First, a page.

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Property Division

When a couple divorces in Texas, their community property assets and debts must be divided. An asset or debt acquired during the marriage is presumed to be community property. An asset or debt brought into the marriage by a spouse is considered to be separate property and remains with that spouse, with some possible adjustment for its increase or decrease in value. An inherited or gifted asset is also considered to be separate property, as long as there is proof it was inherited or gifted and the asset can be traced back to its origin.

The division of community assets and debts must be “equitable”, which may not be the same as “equal”. Common marital assets include:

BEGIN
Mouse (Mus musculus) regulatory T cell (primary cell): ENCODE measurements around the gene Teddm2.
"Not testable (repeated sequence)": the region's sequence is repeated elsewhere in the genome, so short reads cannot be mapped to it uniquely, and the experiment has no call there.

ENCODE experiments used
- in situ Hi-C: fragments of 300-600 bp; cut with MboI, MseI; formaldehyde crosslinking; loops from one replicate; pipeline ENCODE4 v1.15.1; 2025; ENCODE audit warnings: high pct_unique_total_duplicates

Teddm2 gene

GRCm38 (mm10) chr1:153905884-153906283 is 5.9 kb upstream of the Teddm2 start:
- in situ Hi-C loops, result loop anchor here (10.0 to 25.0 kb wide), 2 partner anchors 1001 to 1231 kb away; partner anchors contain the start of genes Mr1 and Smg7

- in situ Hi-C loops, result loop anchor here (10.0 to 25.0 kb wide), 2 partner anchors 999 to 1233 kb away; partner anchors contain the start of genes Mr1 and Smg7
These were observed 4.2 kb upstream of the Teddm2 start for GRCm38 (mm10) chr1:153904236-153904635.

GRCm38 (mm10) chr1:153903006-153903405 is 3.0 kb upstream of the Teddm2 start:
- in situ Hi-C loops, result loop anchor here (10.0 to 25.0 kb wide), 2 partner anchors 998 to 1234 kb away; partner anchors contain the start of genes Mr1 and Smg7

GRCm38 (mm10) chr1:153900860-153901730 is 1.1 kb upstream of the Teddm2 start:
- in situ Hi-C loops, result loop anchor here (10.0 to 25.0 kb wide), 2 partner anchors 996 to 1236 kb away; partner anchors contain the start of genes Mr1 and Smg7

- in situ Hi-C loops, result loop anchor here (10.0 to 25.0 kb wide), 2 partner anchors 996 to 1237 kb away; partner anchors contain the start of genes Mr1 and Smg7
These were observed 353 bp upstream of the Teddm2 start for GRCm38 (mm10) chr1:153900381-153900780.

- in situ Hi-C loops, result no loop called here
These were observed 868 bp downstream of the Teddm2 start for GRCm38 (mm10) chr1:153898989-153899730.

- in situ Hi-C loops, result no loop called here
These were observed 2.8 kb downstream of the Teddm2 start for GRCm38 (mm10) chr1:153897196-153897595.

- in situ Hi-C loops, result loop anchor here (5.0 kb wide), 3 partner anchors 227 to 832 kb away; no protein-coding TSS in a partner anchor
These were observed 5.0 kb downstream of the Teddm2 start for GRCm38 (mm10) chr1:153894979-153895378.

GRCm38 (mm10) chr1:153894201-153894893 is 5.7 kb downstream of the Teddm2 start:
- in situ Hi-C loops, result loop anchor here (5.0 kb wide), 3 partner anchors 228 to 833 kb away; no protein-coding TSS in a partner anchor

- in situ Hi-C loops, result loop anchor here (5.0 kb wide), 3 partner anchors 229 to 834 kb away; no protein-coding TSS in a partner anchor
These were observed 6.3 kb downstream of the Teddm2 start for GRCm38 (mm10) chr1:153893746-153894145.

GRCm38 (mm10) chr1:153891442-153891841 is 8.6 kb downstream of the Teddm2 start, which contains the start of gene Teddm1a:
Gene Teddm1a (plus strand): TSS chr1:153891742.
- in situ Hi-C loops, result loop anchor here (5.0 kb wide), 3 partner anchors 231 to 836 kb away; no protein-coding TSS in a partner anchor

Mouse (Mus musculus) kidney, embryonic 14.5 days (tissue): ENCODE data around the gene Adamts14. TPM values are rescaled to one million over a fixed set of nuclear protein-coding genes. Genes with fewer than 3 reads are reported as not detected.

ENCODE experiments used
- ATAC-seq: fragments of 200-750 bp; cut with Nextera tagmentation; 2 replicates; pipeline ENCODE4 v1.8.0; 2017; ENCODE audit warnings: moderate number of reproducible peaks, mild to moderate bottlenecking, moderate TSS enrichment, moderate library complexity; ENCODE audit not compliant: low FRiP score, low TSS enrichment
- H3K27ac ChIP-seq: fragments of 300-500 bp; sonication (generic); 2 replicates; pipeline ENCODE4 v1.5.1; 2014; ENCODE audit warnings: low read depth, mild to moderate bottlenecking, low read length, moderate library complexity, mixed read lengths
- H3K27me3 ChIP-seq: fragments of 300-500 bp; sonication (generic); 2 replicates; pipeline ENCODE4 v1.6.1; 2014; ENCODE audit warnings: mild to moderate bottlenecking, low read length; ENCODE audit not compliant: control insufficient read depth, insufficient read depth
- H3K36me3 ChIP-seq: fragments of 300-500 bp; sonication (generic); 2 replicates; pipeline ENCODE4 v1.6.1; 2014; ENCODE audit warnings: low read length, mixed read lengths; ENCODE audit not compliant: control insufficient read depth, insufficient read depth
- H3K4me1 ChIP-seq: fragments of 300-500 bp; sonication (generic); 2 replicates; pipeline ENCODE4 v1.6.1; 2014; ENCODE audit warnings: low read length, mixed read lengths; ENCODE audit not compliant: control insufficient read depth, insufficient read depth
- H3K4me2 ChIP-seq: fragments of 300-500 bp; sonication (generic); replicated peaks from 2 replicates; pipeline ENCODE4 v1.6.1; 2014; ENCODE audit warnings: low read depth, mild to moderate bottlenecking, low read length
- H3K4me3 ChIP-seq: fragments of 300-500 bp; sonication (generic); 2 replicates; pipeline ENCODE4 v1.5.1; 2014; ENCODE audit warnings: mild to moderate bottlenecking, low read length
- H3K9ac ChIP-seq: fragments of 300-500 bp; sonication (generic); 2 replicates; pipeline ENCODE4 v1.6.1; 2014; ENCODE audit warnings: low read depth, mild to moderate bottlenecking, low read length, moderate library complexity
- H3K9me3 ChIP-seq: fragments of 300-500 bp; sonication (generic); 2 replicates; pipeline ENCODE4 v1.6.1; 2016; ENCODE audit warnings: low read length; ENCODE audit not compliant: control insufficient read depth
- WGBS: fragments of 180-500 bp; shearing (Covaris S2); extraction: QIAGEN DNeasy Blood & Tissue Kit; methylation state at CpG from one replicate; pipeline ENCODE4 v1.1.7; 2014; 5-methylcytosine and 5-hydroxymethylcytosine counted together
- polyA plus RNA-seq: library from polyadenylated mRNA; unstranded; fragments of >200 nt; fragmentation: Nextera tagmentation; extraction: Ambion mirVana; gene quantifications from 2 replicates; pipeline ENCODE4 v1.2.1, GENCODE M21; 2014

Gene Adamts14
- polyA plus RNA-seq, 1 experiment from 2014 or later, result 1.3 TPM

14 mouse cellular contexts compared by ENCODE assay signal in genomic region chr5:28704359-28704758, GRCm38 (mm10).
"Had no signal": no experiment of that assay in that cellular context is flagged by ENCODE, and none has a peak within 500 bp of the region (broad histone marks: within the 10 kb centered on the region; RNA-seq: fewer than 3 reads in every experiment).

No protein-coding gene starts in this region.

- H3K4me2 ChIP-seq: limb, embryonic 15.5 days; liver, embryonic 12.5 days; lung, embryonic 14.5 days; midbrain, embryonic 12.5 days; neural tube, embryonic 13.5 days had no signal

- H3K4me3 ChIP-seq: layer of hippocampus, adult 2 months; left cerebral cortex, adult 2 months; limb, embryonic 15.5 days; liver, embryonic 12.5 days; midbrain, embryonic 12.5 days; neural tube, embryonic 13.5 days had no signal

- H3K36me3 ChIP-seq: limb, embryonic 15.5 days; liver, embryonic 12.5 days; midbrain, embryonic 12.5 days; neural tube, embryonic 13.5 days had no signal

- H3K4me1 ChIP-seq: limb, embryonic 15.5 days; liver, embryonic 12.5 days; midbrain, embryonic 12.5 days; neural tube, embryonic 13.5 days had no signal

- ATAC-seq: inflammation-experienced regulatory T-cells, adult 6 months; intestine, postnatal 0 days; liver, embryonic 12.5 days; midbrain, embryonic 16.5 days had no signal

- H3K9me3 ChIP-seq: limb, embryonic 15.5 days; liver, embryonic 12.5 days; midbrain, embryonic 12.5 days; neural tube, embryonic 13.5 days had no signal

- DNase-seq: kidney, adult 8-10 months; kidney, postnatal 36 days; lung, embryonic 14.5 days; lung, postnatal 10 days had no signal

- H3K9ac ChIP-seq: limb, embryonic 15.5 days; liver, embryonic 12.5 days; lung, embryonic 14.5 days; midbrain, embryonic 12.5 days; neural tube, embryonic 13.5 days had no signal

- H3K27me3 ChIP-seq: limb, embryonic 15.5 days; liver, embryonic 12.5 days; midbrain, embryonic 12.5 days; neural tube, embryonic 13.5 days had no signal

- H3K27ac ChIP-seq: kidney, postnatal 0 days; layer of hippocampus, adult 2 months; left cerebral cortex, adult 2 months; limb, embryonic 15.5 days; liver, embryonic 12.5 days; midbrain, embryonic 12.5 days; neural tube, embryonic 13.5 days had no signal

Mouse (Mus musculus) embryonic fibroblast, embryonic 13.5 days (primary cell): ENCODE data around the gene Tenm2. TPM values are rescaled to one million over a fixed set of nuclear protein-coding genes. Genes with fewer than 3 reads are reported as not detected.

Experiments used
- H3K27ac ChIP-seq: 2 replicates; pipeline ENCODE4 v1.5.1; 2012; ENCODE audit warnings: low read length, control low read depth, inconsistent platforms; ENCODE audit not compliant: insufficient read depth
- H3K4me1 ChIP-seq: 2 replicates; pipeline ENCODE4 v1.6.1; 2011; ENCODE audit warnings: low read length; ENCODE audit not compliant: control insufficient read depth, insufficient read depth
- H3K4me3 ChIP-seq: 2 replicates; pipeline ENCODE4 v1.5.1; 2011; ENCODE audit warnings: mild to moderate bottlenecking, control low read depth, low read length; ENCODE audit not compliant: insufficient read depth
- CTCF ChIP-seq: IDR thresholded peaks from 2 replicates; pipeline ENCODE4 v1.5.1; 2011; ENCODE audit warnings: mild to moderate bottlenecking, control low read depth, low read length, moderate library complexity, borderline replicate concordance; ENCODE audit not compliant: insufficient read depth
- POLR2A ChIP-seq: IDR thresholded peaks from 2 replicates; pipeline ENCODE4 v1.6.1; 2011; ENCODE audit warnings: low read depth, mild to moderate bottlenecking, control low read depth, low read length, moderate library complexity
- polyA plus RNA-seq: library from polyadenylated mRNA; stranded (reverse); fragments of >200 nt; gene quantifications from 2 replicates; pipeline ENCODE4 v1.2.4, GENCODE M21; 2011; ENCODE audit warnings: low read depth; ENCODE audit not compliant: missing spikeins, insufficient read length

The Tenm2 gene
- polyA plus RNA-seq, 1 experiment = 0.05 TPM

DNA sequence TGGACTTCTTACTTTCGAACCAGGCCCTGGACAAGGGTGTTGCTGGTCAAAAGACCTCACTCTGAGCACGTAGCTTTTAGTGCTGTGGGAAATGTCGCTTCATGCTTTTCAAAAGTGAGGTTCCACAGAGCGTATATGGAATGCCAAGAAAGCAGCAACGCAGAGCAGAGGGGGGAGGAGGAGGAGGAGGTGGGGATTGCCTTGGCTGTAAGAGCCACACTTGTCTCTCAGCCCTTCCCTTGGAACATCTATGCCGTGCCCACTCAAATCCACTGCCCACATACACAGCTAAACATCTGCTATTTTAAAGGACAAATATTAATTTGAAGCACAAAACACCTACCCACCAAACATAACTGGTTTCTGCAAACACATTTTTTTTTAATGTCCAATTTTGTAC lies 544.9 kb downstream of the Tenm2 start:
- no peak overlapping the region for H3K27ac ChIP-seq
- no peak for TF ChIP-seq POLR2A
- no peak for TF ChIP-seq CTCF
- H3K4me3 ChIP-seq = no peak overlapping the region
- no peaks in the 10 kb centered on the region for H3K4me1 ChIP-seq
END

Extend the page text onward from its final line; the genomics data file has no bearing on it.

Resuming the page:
• Family home or other real estate

  • Bank accounts

  • 401(k), pension, and other retirement plans

  • Stocks, bonds, stock options, restricted stock units, and other investments

  • Business interests

  • Automobiles

  • Furnishings, equipment, collections, and jewelry and other personal effects

Divorcing spouses often need different types of assets after divorce, so it usually doesn’t make sense to split everything down the middle. Camille considers each client’s individual circumstances so she can guide them towards the most beneficial property settlement for them.

Whether your marital estate is simple or complex, contact Camille to help you achieve an equitable property division in your divorce.

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